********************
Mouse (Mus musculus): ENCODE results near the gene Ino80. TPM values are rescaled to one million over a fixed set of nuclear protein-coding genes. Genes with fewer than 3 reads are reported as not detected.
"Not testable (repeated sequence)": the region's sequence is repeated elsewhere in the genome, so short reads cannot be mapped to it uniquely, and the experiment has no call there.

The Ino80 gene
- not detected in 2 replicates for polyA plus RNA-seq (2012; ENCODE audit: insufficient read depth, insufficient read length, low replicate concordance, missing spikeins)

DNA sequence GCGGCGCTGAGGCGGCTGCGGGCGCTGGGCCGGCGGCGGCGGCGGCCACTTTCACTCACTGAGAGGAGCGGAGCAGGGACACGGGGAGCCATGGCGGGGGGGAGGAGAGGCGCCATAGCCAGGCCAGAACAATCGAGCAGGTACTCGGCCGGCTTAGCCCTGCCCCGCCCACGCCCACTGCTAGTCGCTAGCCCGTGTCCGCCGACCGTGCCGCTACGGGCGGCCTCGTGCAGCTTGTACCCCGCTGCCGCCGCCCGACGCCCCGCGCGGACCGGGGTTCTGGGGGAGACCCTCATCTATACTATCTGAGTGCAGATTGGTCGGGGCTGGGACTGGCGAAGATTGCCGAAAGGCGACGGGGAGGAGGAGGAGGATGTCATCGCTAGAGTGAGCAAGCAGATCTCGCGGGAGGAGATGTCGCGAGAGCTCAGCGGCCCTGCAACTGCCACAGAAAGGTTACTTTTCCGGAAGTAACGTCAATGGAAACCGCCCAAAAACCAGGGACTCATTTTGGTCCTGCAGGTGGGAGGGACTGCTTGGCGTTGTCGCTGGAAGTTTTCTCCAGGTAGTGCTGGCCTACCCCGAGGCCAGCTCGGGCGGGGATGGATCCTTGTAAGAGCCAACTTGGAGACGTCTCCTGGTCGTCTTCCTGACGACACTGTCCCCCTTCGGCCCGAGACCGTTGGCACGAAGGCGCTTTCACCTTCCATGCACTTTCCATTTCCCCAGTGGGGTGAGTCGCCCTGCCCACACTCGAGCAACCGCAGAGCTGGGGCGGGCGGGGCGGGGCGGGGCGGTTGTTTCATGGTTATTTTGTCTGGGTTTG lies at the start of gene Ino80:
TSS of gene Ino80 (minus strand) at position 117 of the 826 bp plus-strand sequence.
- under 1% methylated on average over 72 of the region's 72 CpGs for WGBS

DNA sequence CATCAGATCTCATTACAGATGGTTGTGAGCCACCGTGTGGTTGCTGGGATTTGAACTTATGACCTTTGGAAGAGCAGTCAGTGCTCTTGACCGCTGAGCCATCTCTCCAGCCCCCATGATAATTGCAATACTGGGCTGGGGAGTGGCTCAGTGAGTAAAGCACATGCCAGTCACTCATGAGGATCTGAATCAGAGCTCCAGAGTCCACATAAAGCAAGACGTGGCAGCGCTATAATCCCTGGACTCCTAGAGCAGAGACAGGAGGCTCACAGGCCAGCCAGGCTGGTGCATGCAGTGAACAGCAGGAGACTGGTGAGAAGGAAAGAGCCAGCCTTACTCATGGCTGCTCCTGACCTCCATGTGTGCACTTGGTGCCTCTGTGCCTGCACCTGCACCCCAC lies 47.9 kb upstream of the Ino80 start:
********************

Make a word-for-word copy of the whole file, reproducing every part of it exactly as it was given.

Mouse (Mus musculus): ENCODE results near the gene Ino80. TPM values are rescaled to one million over a fixed set of nuclear protein-coding genes. Genes with fewer than 3 reads are reported as not detected.
"Not testable (repeated sequence)": the region's sequence is repeated elsewhere in the genome, so short reads cannot be mapped to it uniquely, and the experiment has no call there.

The Ino80 gene
- not detected in 2 replicates for polyA plus RNA-seq (2012; ENCODE audit: insufficient read depth, insufficient read length, low replicate concordance, missing spikeins)

DNA sequence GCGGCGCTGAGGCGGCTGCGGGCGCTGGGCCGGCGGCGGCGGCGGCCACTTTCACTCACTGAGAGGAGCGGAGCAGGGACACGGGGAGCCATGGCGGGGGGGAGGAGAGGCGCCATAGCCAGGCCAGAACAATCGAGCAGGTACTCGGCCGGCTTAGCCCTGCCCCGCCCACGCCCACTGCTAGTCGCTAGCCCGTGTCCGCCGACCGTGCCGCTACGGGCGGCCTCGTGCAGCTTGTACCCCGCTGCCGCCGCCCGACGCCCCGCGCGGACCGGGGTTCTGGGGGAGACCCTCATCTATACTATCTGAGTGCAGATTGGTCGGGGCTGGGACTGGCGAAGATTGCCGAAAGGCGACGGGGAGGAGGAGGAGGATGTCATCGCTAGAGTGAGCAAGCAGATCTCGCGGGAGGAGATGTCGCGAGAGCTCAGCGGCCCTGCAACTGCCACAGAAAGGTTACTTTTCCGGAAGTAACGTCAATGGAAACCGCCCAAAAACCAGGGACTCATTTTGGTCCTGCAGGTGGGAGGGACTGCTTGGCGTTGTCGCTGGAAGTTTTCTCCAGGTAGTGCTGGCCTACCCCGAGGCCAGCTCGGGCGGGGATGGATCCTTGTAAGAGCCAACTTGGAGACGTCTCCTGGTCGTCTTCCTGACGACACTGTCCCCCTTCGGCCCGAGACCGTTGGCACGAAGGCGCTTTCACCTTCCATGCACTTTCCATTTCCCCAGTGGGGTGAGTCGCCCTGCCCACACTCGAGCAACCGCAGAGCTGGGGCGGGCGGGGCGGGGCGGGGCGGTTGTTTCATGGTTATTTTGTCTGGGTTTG lies at the start of gene Ino80:
TSS of gene Ino80 (minus strand) at position 117 of the 826 bp plus-strand sequence.
- under 1% methylated on average over 72 of the region's 72 CpGs for WGBS

DNA sequence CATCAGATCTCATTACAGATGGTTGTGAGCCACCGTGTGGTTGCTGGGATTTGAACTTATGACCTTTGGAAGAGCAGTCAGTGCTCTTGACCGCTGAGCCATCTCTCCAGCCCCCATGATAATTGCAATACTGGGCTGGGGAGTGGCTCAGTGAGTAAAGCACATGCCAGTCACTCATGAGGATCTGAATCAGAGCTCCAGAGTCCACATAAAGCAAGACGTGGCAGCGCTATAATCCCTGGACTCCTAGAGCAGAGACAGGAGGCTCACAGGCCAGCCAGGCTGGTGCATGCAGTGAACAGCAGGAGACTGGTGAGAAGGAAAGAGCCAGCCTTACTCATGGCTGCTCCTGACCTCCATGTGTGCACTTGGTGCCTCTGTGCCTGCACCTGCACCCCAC lies 47.9 kb upstream of the Ino80 start: